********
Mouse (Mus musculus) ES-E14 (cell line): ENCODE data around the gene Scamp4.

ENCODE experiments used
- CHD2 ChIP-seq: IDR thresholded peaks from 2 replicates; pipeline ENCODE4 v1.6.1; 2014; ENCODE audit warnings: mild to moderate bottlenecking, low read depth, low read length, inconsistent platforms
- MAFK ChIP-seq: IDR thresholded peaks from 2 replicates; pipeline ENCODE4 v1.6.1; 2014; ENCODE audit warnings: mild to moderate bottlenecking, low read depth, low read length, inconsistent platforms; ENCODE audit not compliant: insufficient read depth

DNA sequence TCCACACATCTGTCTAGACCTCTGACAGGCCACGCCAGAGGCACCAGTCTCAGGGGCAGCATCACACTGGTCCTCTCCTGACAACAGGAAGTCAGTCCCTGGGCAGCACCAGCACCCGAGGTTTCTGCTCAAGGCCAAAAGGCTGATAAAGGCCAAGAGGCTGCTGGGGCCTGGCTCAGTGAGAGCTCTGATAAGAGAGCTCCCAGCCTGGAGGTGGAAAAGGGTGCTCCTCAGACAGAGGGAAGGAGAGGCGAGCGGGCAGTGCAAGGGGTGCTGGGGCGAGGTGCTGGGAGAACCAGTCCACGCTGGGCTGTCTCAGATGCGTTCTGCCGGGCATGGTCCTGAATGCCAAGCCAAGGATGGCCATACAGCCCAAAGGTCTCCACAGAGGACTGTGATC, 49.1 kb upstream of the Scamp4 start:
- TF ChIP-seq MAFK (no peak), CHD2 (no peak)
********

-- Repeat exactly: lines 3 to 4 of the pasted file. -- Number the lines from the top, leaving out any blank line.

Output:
- CHD2 ChIP-seq: IDR thresholded peaks from 2 replicates; pipeline ENCODE4 v1.6.1; 2014; ENCODE audit warnings: mild to moderate bottlenecking, low read depth, low read length, inconsistent platforms
- MAFK ChIP-seq: IDR thresholded peaks from 2 replicates; pipeline ENCODE4 v1.6.1; 2014; ENCODE audit warnings: mild to moderate bottlenecking, low read depth, low read length, inconsistent platforms; ENCODE audit not compliant: insufficient read depth